Saturday, January 29, 2011
Yesterday was a very frustrating writing day for me. I tried to write something--anything--and none of my projects wanted to cooperate. I ended up forcing out a snippet of my latest short story venture, a historical fantasy/ fairy tale retelling of Little Red Riding Hood. It's less than 500 words, not a full scene, or even half a scene. And it doesn't start at the beginning of the scene either. It was merely a moment of the story that was clear enough in my head to translate into words on the screen.
I suppose writing that little bit is better than writing nothing. And since I haven't posted anything on the forum in a while [ed: the forum I am referring to here is the Writer's Digest SF/F critique forum in which I have been a co-mod since 2009] I decided to post this snippet and see what kind of response it got from the other writers there. Although I am both a mod and a published author, I am not above receiving suggestions from writers, no matter what stage of their writing career they happen to be in at the time. Most of the writers there are as-of-yet unpublished. This does not mean they don't have something valuable to offer.
So I posted this last night:
This is going to be nothing but a big 'ol teaser because this story is coming out so. Stinking. Slow. I swear, a snail could slide across an adhesive strip from one end of my apartment to the other before I get the first draft done.
This is part of my Little Red Riding Hood retelling. Rosalia is the viewpoint character, a young woman in her late teens. The story is set in 18th-century France.
Clickety click here for the music I listened to while writing this snippet.
This snippet is from the first scene, but it is not the very beginning. I have a tendency to jump around sometimes when I write a first draft. Sorry.
The wolf's nose stung my cheek, cold and slick. My back numbed quickly as its front paws kept my shoulders pinned in the snow. The silence of the forest felt heavier than a down-filled blanket. Snowflakes drifted straight down into my eyes from the neverending grey sky above. I was as good as dead in this position, unable to reach my pistol, yet the wolf did nothing more than sniff me. Like it was contemplating whether or not it needed to add salt before taking a bite. My only hope was that it didn't leave a mess of me for my brother to find.
Tears spilled across my temples. "Just eat me and get it over with! Why must you torment me, wolf?"
"The name," it said, "is Vidar. And I am not going to eat you. You are… different."
Different how, I wanted to ask, but… the wolf had spoken to me, as if it were a person. And it had a name? No. Surely I'd hit my head when I fell. Hard. This was a hallucination. Wild animals could not speak and they certainly did not name themselves.
"Rosalia!" Bastien shouted in the distance. "Where are you?"
A chill seized my body as the wolf locked its ice blue eyes with mine. Bastien's voice hung in the still air. Steady hoofbeats drew closer. "If you do not go now, you are dead when my brother finds us."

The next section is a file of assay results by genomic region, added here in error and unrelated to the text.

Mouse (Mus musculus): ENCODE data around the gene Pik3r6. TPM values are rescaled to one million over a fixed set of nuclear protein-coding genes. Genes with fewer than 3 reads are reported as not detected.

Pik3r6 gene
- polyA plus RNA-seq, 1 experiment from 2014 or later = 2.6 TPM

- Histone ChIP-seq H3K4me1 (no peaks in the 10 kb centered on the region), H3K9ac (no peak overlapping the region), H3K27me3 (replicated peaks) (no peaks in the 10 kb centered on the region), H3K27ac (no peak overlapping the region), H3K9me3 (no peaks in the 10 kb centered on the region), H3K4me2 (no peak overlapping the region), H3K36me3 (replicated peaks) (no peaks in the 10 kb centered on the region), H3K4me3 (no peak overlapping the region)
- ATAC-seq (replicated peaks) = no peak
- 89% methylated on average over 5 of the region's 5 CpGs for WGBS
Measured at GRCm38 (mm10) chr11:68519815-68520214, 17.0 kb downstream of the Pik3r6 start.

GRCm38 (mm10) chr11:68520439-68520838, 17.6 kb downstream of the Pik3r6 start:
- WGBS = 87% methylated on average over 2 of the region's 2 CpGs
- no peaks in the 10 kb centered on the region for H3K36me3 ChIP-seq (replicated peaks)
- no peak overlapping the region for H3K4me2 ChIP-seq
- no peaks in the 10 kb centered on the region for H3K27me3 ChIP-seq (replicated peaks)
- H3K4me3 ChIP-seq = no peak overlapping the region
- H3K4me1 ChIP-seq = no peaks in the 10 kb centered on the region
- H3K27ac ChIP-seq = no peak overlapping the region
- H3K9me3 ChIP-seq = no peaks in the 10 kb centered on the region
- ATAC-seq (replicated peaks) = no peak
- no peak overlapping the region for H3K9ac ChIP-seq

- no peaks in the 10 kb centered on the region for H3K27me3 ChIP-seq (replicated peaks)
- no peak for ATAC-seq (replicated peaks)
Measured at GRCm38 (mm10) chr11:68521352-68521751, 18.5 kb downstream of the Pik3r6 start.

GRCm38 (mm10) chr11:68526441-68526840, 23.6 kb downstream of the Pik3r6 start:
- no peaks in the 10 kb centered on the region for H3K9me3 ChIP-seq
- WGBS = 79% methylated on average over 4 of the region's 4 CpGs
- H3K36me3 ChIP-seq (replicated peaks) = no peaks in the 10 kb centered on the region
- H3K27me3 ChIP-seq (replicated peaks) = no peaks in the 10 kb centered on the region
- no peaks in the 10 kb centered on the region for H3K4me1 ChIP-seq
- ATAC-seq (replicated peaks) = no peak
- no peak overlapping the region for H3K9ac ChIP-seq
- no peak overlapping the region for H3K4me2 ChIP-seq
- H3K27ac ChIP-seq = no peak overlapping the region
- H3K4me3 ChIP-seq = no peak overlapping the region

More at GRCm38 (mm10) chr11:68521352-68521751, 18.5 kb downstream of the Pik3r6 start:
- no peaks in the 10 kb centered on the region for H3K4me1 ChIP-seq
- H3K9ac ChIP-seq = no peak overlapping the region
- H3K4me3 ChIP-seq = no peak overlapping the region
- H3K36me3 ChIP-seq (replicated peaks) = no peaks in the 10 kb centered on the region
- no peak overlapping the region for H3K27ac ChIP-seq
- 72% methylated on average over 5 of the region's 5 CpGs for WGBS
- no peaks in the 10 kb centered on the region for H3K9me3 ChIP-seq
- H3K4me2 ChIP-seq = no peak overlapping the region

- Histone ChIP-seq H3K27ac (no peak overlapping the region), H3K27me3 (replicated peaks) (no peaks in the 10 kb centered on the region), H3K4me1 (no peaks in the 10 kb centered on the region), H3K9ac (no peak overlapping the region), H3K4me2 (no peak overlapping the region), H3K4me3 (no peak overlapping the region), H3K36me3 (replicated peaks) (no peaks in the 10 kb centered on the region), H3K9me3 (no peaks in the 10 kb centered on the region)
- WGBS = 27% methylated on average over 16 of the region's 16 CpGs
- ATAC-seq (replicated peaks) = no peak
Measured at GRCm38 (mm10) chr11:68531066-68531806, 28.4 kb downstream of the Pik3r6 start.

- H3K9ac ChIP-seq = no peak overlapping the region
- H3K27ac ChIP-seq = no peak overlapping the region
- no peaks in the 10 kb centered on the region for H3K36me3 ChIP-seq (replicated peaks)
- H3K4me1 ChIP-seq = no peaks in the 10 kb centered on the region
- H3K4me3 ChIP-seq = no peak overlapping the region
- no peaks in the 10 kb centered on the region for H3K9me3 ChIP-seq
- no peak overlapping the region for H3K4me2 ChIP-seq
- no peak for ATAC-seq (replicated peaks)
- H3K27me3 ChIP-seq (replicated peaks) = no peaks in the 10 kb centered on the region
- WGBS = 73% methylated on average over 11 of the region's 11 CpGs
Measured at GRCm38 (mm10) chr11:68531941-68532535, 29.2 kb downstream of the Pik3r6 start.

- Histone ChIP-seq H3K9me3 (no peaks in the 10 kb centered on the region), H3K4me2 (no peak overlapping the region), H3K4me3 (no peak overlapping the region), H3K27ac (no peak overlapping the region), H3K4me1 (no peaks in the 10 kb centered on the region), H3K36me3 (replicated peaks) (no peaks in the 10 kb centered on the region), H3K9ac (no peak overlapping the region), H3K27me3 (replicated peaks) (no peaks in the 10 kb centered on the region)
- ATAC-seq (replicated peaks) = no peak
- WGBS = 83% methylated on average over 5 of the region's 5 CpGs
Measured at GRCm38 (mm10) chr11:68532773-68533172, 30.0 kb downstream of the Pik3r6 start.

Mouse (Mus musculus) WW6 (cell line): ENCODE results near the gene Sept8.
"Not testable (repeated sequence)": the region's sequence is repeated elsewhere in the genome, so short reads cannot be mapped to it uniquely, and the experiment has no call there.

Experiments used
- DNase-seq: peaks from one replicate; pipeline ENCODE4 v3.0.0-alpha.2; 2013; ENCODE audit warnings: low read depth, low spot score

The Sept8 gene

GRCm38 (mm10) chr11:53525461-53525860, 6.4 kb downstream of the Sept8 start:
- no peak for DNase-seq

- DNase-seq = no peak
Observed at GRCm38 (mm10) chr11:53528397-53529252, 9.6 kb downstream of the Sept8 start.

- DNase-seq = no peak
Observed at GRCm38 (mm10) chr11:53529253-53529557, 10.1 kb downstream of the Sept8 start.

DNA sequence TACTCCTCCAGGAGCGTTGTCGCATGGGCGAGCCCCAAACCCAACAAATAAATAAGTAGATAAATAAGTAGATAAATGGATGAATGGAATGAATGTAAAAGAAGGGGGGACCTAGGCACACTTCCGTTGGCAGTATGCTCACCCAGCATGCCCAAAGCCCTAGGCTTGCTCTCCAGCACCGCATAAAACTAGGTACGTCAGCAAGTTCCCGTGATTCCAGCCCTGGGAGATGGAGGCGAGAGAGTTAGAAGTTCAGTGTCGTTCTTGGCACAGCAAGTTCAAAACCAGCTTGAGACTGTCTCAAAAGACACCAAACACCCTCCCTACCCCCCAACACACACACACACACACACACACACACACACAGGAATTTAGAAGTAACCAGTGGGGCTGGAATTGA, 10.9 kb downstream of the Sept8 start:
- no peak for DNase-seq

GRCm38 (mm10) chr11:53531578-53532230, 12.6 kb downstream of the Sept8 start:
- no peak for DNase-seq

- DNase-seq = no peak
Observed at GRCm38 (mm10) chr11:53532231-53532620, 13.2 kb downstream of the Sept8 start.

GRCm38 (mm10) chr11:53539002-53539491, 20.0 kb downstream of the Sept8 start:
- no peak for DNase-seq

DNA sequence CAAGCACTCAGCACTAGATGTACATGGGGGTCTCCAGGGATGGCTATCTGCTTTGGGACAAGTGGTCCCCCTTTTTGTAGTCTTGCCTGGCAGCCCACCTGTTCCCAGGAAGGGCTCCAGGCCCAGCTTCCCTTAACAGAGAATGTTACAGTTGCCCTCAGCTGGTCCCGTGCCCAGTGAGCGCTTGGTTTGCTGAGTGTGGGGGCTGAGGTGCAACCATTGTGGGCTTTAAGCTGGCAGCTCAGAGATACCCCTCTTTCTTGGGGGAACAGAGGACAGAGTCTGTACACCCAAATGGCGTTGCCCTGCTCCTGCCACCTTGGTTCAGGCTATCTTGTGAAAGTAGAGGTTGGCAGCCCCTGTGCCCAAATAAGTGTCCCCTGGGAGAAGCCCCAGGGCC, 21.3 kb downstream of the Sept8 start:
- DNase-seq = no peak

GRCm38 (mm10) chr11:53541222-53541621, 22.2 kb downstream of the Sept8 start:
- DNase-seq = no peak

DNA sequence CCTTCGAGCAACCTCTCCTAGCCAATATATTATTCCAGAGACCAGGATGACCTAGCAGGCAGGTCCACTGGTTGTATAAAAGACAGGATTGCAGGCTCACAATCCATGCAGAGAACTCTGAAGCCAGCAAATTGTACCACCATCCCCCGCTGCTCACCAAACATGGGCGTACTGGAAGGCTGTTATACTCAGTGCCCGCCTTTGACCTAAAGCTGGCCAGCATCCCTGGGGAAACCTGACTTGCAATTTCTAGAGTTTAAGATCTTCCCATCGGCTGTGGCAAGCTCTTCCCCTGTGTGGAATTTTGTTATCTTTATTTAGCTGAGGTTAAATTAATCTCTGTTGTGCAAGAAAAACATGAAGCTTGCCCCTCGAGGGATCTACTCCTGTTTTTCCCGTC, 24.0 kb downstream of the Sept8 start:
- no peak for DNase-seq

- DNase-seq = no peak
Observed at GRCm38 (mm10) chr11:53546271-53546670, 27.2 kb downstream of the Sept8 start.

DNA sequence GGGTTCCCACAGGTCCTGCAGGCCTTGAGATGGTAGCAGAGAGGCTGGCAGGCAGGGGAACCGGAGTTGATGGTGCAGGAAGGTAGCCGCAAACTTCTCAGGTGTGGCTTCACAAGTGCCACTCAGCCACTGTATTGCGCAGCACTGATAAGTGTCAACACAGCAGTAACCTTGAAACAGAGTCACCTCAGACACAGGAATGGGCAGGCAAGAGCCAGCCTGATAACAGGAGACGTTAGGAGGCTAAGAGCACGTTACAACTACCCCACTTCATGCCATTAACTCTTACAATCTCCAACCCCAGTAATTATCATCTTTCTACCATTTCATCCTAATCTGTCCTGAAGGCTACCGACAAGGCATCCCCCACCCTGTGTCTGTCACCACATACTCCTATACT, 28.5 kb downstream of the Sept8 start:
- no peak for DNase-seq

"I am dead either way." Without further explanation, the wolf jumped off of me and trotted deeper into the forest, weaving through trees bare as skeletons until its ghostly silhouette blurred behind the curtain of falling snow.
Thanks for reading!
And here were the comments [ed: I wish emoticons showed up on blogger. ergh.]:
Joe (the hubby): Not your best but the teaser at the end would make me read more.
Writer 1 (who is one of my main CPs): I hate to say it....
But I agree. Not your best. The first paragraph was a little rough, and the dialogue feels a little too "contemporary" for 18th century France. However, the last paragraph saved it enough I would have turned a page, if there was one.
Writer 2: Not bad for a first draft. :)
Probably a trivial thing to notice, but the word pistol helped anchor the timeframe in my mind. I probably would've picked something generic, like gun, and not captured what you did, I mean, who says pistol but someone from back in the day? Nice attention to detail.
I can't wait to see how you'll polish this up, like the example snippets of your own work you post on your blog.
Good luck, hopefully the trickle will turn into a steady flow.
Lydia: Thanks for the comments, guys. :)
[Writer 1], can you point out what, specifically, felt "contemporary" in the dialogue? I'm not seeing it.
Writer 1: Hmm.
Like it was contemplating whether or not it needed to add salt before taking a biteSomehow it sounds almost...sarcastic or snarky to my head. *shrug* (also, was salt readily available in 18th century France? I seem to recall it being VERY expensive in that time period, where wars were even fought over salt and pepper and other spices)
Also the line:
Get it over with.sounded off to me. More formal might be "Finish it." But I'm not sure.